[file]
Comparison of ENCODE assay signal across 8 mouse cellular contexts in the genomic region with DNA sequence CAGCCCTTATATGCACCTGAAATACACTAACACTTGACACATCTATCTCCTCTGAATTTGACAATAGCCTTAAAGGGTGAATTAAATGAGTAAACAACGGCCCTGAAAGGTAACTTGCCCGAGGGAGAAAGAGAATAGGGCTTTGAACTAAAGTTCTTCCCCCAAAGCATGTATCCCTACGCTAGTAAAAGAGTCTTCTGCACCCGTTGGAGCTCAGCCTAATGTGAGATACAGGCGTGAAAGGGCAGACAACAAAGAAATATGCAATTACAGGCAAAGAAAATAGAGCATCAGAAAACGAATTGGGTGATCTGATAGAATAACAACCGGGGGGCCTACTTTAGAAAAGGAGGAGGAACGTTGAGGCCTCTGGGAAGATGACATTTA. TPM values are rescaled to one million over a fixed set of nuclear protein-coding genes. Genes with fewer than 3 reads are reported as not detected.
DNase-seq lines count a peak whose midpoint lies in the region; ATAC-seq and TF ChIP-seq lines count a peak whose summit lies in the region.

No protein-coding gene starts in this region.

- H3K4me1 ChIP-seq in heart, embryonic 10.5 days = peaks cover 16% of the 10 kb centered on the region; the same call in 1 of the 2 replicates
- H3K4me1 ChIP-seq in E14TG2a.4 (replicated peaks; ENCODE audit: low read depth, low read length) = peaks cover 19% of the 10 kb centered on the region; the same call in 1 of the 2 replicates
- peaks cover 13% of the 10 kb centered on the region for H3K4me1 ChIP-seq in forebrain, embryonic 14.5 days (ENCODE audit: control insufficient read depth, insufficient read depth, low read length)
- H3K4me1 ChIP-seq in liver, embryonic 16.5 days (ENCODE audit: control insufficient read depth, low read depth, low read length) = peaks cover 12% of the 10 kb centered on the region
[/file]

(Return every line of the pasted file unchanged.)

Comparison of ENCODE assay signal across 8 mouse cellular contexts in the genomic region with DNA sequence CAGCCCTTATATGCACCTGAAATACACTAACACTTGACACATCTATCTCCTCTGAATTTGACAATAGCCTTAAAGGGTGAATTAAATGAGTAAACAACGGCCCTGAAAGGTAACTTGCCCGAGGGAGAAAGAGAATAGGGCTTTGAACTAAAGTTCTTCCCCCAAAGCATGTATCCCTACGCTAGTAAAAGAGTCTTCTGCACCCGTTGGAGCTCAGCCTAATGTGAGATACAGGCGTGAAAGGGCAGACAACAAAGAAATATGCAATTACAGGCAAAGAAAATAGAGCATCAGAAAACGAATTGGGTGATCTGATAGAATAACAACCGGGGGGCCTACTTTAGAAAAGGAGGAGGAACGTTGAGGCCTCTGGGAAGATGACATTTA. TPM values are rescaled to one million over a fixed set of nuclear protein-coding genes. Genes with fewer than 3 reads are reported as not detected.
DNase-seq lines count a peak whose midpoint lies in the region; ATAC-seq and TF ChIP-seq lines count a peak whose summit lies in the region.

No protein-coding gene starts in this region.

- H3K4me1 ChIP-seq in heart, embryonic 10.5 days = peaks cover 16% of the 10 kb centered on the region; the same call in 1 of the 2 replicates
- H3K4me1 ChIP-seq in E14TG2a.4 (replicated peaks; ENCODE audit: low read depth, low read length) = peaks cover 19% of the 10 kb centered on the region; the same call in 1 of the 2 replicates
- peaks cover 13% of the 10 kb centered on the region for H3K4me1 ChIP-seq in forebrain, embryonic 14.5 days (ENCODE audit: control insufficient read depth, insufficient read depth, low read length)
- H3K4me1 ChIP-seq in liver, embryonic 16.5 days (ENCODE audit: control insufficient read depth, low read depth, low read length) = peaks cover 12% of the 10 kb centered on the region